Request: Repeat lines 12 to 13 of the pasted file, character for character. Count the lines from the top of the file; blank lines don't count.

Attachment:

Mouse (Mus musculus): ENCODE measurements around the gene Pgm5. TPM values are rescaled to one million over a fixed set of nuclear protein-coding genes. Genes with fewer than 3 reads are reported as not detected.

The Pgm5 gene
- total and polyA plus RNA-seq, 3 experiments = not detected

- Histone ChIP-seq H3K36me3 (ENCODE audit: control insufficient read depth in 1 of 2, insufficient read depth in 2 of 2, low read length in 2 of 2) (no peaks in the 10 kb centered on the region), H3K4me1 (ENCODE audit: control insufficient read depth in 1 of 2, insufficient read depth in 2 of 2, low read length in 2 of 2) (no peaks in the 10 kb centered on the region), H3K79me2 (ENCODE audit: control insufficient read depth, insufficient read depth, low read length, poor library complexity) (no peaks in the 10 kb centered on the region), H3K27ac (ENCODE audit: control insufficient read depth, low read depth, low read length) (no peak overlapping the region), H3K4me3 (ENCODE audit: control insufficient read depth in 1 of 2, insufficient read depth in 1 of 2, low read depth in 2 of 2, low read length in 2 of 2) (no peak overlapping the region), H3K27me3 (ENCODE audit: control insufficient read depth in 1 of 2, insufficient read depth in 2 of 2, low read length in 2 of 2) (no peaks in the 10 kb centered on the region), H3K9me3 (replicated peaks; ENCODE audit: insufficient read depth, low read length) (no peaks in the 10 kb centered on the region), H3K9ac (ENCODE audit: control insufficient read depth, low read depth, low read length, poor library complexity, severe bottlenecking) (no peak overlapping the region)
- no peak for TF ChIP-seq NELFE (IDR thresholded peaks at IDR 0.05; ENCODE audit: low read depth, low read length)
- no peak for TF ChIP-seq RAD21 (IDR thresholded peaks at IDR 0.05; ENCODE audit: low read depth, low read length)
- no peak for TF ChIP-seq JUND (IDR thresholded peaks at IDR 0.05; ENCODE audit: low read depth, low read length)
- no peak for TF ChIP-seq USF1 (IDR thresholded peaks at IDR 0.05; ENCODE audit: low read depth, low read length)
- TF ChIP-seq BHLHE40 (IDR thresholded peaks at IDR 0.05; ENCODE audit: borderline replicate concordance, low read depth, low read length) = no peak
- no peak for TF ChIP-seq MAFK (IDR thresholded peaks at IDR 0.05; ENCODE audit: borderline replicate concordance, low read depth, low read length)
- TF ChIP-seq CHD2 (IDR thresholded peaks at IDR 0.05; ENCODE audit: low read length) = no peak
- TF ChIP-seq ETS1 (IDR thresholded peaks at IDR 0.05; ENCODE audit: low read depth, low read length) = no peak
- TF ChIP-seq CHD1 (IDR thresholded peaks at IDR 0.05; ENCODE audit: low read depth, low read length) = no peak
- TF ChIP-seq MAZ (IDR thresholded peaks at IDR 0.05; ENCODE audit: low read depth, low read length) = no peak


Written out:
- TF ChIP-seq ETS1 (IDR thresholded peaks at IDR 0.05; ENCODE audit: low read depth, low read length) = no peak
- TF ChIP-seq CHD1 (IDR thresholded peaks at IDR 0.05; ENCODE audit: low read depth, low read length) = no peak